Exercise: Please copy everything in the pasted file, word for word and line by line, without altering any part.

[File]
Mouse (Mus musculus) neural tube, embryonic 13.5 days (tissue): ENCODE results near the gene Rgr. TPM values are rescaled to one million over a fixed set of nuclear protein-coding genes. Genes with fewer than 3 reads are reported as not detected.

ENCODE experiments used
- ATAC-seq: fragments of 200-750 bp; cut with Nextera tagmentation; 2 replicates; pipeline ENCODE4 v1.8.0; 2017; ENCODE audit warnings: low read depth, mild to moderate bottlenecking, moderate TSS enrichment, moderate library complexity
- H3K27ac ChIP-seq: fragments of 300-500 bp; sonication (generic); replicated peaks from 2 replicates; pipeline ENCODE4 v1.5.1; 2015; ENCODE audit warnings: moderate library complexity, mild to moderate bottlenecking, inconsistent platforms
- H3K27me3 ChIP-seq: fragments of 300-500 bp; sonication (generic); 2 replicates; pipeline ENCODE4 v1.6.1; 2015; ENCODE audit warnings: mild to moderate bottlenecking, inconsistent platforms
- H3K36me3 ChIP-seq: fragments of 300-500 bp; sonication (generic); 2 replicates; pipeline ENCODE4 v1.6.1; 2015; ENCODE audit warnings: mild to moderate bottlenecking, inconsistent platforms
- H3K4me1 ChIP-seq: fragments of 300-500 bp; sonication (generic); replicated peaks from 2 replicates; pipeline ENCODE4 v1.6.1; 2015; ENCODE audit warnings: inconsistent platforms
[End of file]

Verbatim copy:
Mouse (Mus musculus) neural tube, embryonic 13.5 days (tissue): ENCODE results near the gene Rgr. TPM values are rescaled to one million over a fixed set of nuclear protein-coding genes. Genes with fewer than 3 reads are reported as not detected.

ENCODE experiments used
- ATAC-seq: fragments of 200-750 bp; cut with Nextera tagmentation; 2 replicates; pipeline ENCODE4 v1.8.0; 2017; ENCODE audit warnings: low read depth, mild to moderate bottlenecking, moderate TSS enrichment, moderate library complexity
- H3K27ac ChIP-seq: fragments of 300-500 bp; sonication (generic); replicated peaks from 2 replicates; pipeline ENCODE4 v1.5.1; 2015; ENCODE audit warnings: moderate library complexity, mild to moderate bottlenecking, inconsistent platforms
- H3K27me3 ChIP-seq: fragments of 300-500 bp; sonication (generic); 2 replicates; pipeline ENCODE4 v1.6.1; 2015; ENCODE audit warnings: mild to moderate bottlenecking, inconsistent platforms
- H3K36me3 ChIP-seq: fragments of 300-500 bp; sonication (generic); 2 replicates; pipeline ENCODE4 v1.6.1; 2015; ENCODE audit warnings: mild to moderate bottlenecking, inconsistent platforms
- H3K4me1 ChIP-seq: fragments of 300-500 bp; sonication (generic); replicated peaks from 2 replicates; pipeline ENCODE4 v1.6.1; 2015; ENCODE audit warnings: inconsistent platforms